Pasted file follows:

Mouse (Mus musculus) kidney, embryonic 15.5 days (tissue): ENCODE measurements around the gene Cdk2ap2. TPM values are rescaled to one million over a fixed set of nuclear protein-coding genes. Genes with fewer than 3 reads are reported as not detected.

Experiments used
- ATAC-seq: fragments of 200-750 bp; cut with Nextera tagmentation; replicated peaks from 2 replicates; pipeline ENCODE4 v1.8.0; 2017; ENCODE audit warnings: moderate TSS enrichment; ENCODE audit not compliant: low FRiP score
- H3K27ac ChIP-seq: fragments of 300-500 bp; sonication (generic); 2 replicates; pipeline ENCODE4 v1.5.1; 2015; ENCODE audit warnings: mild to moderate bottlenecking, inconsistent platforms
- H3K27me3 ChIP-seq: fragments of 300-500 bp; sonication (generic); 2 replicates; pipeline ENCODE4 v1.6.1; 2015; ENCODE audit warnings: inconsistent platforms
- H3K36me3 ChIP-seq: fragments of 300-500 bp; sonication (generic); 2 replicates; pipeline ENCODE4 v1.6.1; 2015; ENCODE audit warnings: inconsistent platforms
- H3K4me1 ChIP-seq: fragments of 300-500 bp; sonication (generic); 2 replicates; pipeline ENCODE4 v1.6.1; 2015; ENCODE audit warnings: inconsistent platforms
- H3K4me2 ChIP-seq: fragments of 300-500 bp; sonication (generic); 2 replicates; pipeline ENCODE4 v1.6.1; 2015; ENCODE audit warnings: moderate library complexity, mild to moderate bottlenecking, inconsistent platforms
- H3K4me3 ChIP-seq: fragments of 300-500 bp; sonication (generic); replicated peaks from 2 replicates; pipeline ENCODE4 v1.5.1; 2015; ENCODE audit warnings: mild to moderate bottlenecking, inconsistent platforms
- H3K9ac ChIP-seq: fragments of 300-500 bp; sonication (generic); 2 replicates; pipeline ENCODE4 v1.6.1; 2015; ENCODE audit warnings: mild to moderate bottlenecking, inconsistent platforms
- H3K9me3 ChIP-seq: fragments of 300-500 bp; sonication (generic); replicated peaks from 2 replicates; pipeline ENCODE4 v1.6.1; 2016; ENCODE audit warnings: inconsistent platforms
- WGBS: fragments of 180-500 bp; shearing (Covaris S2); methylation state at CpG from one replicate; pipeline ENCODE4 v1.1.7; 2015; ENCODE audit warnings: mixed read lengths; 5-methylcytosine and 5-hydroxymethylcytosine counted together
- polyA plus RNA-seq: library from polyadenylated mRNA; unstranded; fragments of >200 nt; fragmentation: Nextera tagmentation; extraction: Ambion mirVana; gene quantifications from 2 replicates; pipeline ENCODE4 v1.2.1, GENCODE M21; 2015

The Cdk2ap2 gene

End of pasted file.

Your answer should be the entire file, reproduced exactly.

Mouse (Mus musculus) kidney, embryonic 15.5 days (tissue): ENCODE measurements around the gene Cdk2ap2. TPM values are rescaled to one million over a fixed set of nuclear protein-coding genes. Genes with fewer than 3 reads are reported as not detected.

Experiments used
- ATAC-seq: fragments of 200-750 bp; cut with Nextera tagmentation; replicated peaks from 2 replicates; pipeline ENCODE4 v1.8.0; 2017; ENCODE audit warnings: moderate TSS enrichment; ENCODE audit not compliant: low FRiP score
- H3K27ac ChIP-seq: fragments of 300-500 bp; sonication (generic); 2 replicates; pipeline ENCODE4 v1.5.1; 2015; ENCODE audit warnings: mild to moderate bottlenecking, inconsistent platforms
- H3K27me3 ChIP-seq: fragments of 300-500 bp; sonication (generic); 2 replicates; pipeline ENCODE4 v1.6.1; 2015; ENCODE audit warnings: inconsistent platforms
- H3K36me3 ChIP-seq: fragments of 300-500 bp; sonication (generic); 2 replicates; pipeline ENCODE4 v1.6.1; 2015; ENCODE audit warnings: inconsistent platforms
- H3K4me1 ChIP-seq: fragments of 300-500 bp; sonication (generic); 2 replicates; pipeline ENCODE4 v1.6.1; 2015; ENCODE audit warnings: inconsistent platforms
- H3K4me2 ChIP-seq: fragments of 300-500 bp; sonication (generic); 2 replicates; pipeline ENCODE4 v1.6.1; 2015; ENCODE audit warnings: moderate library complexity, mild to moderate bottlenecking, inconsistent platforms
- H3K4me3 ChIP-seq: fragments of 300-500 bp; sonication (generic); replicated peaks from 2 replicates; pipeline ENCODE4 v1.5.1; 2015; ENCODE audit warnings: mild to moderate bottlenecking, inconsistent platforms
- H3K9ac ChIP-seq: fragments of 300-500 bp; sonication (generic); 2 replicates; pipeline ENCODE4 v1.6.1; 2015; ENCODE audit warnings: mild to moderate bottlenecking, inconsistent platforms
- H3K9me3 ChIP-seq: fragments of 300-500 bp; sonication (generic); replicated peaks from 2 replicates; pipeline ENCODE4 v1.6.1; 2016; ENCODE audit warnings: inconsistent platforms
- WGBS: fragments of 180-500 bp; shearing (Covaris S2); methylation state at CpG from one replicate; pipeline ENCODE4 v1.1.7; 2015; ENCODE audit warnings: mixed read lengths; 5-methylcytosine and 5-hydroxymethylcytosine counted together
- polyA plus RNA-seq: library from polyadenylated mRNA; unstranded; fragments of >200 nt; fragmentation: Nextera tagmentation; extraction: Ambion mirVana; gene quantifications from 2 replicates; pipeline ENCODE4 v1.2.1, GENCODE M21; 2015

The Cdk2ap2 gene